There are plenty of companies out there who claim to do similar things to what we do, but what they don’t do is where we focus. The majority of tools will tell you what is running where. We go beyond that, we get inside of things, what we call Measurement. We show you that if you have 5,000 servers you know exactly how many of them are running Oracle. The Measurement piece is critical,this will tell youabout the Oracle edition, the options, the packs, how they are configured, if they need licenses and what’s running or configured inside the database. Likewise, if you know 50 servers run WebSphere for IBM, you may not need WebSphere licenses because you’re probably going to have licenses for the products running outside of it. So the difference is we go inside the application servers like WebLogic and WebSphere to find out what apps are running in those platforms. That way we can establish what licenses you actually need.
Your customer anecdotes have some dramatic revelations about how large company networks are managed. With the way IT infrastructure has grown why hasn’t been a concurrent emphasis on asset management? Or has there been?
Well, one thing is that there has been a huge upswing in IT asset management as a business. As a matter of fact, I was recently at an IT management conference in Orlando and they were predicting that by 2015 the amount of money spent by end-user organizations on enterprise IT will reduce. However, the amount of money spent on managing those networks will increase, so, in other words, in a market where the costs are being reduced, the cost of management will increase.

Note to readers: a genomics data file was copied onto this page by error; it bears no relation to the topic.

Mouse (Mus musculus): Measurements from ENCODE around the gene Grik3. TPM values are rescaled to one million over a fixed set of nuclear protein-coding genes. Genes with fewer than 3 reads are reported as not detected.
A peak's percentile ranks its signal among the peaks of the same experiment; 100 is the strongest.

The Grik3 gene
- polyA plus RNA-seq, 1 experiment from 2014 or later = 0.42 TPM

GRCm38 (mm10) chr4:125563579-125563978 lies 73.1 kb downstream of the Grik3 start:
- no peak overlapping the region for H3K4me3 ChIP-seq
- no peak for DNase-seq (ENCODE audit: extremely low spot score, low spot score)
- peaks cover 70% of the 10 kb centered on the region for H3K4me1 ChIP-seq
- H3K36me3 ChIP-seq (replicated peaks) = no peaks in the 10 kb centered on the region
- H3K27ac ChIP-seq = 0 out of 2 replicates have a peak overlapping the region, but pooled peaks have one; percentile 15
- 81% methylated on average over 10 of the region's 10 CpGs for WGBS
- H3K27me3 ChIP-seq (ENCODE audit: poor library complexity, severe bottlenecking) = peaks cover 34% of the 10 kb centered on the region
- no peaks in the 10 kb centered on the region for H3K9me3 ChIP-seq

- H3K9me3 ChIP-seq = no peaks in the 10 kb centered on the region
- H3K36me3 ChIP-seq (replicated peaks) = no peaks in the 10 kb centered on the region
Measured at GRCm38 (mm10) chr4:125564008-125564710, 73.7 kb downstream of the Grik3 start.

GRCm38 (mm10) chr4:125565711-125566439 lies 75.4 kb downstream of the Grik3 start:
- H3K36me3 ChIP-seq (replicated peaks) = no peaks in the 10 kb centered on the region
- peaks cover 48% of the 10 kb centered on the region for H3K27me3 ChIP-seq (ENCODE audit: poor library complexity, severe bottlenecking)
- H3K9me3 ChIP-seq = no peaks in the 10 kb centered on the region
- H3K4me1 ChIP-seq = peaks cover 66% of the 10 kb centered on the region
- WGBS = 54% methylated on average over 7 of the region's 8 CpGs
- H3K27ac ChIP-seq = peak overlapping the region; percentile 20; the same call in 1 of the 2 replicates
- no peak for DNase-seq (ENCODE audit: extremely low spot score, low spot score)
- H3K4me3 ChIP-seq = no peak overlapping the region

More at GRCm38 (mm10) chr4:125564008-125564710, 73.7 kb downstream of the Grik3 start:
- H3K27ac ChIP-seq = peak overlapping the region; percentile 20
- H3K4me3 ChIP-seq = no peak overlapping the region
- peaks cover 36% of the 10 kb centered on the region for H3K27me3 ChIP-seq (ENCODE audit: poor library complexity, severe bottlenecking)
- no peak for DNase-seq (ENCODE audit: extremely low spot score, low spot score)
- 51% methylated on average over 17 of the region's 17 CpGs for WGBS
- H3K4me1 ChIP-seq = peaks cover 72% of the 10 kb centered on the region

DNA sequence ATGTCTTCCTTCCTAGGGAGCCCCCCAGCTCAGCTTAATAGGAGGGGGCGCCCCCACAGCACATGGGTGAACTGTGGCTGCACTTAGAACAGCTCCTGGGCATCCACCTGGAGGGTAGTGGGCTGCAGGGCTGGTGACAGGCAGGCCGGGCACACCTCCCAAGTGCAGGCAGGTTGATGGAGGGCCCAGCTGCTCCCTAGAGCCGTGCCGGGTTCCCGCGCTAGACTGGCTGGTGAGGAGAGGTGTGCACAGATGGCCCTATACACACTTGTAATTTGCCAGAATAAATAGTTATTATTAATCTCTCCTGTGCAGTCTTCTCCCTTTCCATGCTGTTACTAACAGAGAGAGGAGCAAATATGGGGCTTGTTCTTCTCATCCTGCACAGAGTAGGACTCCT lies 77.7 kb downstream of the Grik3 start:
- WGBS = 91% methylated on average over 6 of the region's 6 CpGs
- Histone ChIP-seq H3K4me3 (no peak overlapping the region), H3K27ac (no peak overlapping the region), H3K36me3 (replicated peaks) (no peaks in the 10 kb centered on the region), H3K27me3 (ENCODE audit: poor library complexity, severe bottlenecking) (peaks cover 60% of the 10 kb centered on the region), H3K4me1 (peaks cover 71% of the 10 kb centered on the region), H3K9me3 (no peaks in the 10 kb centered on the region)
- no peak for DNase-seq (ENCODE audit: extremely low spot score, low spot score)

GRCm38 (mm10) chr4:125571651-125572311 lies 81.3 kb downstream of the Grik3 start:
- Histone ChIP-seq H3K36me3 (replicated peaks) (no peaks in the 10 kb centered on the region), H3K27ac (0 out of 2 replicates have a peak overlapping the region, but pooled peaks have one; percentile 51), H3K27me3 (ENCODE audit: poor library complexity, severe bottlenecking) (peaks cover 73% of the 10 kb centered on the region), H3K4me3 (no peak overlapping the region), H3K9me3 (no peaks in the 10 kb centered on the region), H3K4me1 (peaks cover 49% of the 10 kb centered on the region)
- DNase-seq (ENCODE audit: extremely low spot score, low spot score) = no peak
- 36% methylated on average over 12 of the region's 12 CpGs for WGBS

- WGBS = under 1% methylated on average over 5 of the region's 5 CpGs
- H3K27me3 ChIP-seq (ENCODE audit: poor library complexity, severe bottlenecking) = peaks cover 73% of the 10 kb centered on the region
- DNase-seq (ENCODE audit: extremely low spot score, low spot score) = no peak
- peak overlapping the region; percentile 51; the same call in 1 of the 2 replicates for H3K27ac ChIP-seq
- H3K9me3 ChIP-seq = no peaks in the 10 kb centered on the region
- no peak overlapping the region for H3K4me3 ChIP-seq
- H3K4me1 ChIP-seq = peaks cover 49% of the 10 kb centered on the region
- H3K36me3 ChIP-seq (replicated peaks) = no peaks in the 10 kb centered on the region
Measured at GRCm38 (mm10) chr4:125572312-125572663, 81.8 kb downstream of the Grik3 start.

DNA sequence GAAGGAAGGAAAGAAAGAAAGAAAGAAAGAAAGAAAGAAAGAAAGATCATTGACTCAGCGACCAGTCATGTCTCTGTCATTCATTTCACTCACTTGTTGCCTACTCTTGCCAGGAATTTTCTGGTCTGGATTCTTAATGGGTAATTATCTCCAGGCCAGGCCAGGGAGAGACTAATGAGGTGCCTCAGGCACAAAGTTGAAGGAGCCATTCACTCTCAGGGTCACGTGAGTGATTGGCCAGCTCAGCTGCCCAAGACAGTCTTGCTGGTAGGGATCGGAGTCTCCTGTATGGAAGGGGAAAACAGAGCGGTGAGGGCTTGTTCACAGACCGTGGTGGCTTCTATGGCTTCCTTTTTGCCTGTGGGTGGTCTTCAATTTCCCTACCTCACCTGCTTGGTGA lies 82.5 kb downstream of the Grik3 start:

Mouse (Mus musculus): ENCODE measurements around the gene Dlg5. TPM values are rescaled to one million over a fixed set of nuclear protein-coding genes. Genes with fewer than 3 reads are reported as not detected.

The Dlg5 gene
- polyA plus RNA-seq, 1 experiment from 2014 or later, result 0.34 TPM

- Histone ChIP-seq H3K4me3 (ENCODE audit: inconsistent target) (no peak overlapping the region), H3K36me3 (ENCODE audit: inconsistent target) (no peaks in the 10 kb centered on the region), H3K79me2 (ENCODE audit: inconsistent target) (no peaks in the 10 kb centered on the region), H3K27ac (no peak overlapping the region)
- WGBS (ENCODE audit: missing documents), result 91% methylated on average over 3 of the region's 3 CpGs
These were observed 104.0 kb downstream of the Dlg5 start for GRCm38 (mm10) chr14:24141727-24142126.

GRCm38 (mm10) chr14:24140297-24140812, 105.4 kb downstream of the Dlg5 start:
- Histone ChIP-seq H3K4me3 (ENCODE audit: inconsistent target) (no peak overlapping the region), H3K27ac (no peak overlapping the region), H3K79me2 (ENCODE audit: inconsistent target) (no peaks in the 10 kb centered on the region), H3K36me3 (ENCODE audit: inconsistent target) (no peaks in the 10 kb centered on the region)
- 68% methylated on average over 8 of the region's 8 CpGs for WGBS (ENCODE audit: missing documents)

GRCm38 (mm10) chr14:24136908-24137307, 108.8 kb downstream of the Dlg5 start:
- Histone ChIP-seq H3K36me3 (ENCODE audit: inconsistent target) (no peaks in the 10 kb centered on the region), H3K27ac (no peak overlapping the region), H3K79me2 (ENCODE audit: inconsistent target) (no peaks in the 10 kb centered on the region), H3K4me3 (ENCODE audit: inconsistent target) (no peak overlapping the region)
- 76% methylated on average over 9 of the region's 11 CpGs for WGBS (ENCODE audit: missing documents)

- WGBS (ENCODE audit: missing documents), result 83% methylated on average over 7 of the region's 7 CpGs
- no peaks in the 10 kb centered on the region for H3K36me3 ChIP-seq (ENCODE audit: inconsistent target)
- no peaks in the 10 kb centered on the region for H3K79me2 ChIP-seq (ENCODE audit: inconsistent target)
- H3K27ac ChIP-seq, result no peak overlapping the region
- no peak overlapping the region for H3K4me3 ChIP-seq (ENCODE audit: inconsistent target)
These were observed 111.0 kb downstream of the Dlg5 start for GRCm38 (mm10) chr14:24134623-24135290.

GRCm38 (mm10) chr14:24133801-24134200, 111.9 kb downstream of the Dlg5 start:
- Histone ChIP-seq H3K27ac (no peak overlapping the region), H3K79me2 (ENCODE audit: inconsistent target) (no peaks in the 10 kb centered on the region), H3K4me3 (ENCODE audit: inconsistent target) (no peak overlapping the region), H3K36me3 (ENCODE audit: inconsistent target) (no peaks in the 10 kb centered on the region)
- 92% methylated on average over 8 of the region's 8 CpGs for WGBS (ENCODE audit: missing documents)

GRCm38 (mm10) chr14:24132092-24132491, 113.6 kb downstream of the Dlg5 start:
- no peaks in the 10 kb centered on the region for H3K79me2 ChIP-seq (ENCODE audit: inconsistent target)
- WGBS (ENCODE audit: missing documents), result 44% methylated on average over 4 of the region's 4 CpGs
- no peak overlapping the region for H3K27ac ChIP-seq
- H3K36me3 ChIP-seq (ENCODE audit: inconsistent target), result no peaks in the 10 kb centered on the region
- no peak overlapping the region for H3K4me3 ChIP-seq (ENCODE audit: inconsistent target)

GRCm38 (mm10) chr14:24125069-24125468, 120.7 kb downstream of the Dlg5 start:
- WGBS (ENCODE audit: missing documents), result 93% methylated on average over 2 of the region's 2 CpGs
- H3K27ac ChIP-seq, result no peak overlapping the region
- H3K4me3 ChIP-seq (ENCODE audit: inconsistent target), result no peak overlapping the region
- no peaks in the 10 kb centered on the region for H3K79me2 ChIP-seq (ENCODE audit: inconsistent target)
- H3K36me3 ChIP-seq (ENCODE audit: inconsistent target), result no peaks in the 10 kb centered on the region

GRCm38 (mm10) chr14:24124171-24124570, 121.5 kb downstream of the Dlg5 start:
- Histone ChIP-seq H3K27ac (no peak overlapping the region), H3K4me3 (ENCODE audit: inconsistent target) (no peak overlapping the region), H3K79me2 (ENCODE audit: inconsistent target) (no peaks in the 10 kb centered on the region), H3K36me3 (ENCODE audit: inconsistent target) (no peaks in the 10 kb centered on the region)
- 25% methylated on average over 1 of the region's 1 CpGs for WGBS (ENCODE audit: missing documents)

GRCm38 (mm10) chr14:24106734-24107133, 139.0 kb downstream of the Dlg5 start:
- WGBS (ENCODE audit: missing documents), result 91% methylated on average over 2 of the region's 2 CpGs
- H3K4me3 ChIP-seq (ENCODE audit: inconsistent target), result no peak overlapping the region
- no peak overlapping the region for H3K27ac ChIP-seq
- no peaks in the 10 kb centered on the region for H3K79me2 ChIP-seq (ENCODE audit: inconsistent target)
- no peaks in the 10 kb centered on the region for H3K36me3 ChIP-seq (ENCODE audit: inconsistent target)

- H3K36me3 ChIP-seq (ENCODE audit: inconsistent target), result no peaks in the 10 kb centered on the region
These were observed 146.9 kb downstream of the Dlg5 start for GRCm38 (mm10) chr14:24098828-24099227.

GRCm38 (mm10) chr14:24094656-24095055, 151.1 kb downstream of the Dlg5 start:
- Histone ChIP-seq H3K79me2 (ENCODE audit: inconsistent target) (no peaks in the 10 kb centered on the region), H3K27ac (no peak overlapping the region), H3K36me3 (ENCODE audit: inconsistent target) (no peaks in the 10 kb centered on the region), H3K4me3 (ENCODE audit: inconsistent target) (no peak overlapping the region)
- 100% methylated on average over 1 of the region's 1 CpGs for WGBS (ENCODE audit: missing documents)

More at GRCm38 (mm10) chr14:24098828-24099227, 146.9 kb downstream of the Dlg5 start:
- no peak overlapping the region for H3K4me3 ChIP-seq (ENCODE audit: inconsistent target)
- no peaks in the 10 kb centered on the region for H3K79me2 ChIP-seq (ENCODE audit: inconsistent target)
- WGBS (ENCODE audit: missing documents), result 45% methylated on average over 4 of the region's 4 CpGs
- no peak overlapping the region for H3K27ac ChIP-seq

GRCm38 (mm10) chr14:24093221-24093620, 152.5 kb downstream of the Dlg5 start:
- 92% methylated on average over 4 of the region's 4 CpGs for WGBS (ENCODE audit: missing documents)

What that means is that this area is one of the few areas of growth that exists in enterprise IT over the next 3-5 years. To answer your question, when setting up datacenters and consolidating them, configuring them, and managing them, IT operations folks are primarily tasked with making sure that–I’m going to use a blunt term–”this s*** stays up.” You do not want it to go down. That is their job and that is their neck on the line if mission-critical functions go down. Their job is not to manage costs, it’s to manage availability, capacity and performance. Cost control has not typically been the focus, however with the market as it has been for the past two or three years, and the continuing emphasis on reducing IT costs, that role is growing.
Have you seen any strong correlations in which sorts of industries are approaching for your services and has that affected your business strategy at all?